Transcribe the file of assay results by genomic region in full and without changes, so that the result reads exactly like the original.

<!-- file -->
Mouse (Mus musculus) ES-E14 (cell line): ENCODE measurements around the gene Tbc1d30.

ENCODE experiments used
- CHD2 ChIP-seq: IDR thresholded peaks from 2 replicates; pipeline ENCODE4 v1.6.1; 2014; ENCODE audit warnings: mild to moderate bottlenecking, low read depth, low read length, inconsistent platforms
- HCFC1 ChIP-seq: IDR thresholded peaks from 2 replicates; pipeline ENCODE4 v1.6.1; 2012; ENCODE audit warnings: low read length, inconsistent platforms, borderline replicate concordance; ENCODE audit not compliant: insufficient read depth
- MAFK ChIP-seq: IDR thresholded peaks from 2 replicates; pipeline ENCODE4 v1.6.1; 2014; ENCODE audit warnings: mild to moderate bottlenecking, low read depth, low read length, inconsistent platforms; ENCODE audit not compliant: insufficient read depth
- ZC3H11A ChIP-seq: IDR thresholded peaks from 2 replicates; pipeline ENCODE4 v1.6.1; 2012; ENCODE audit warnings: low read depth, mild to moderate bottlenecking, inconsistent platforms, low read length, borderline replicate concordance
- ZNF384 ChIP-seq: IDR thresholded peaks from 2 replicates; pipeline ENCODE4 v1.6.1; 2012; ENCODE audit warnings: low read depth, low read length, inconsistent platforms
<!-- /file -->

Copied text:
Mouse (Mus musculus) ES-E14 (cell line): ENCODE measurements around the gene Tbc1d30.

ENCODE experiments used
- CHD2 ChIP-seq: IDR thresholded peaks from 2 replicates; pipeline ENCODE4 v1.6.1; 2014; ENCODE audit warnings: mild to moderate bottlenecking, low read depth, low read length, inconsistent platforms
- HCFC1 ChIP-seq: IDR thresholded peaks from 2 replicates; pipeline ENCODE4 v1.6.1; 2012; ENCODE audit warnings: low read length, inconsistent platforms, borderline replicate concordance; ENCODE audit not compliant: insufficient read depth
- MAFK ChIP-seq: IDR thresholded peaks from 2 replicates; pipeline ENCODE4 v1.6.1; 2014; ENCODE audit warnings: mild to moderate bottlenecking, low read depth, low read length, inconsistent platforms; ENCODE audit not compliant: insufficient read depth
- ZC3H11A ChIP-seq: IDR thresholded peaks from 2 replicates; pipeline ENCODE4 v1.6.1; 2012; ENCODE audit warnings: low read depth, mild to moderate bottlenecking, inconsistent platforms, low read length, borderline replicate concordance
- ZNF384 ChIP-seq: IDR thresholded peaks from 2 replicates; pipeline ENCODE4 v1.6.1; 2012; ENCODE audit warnings: low read depth, low read length, inconsistent platforms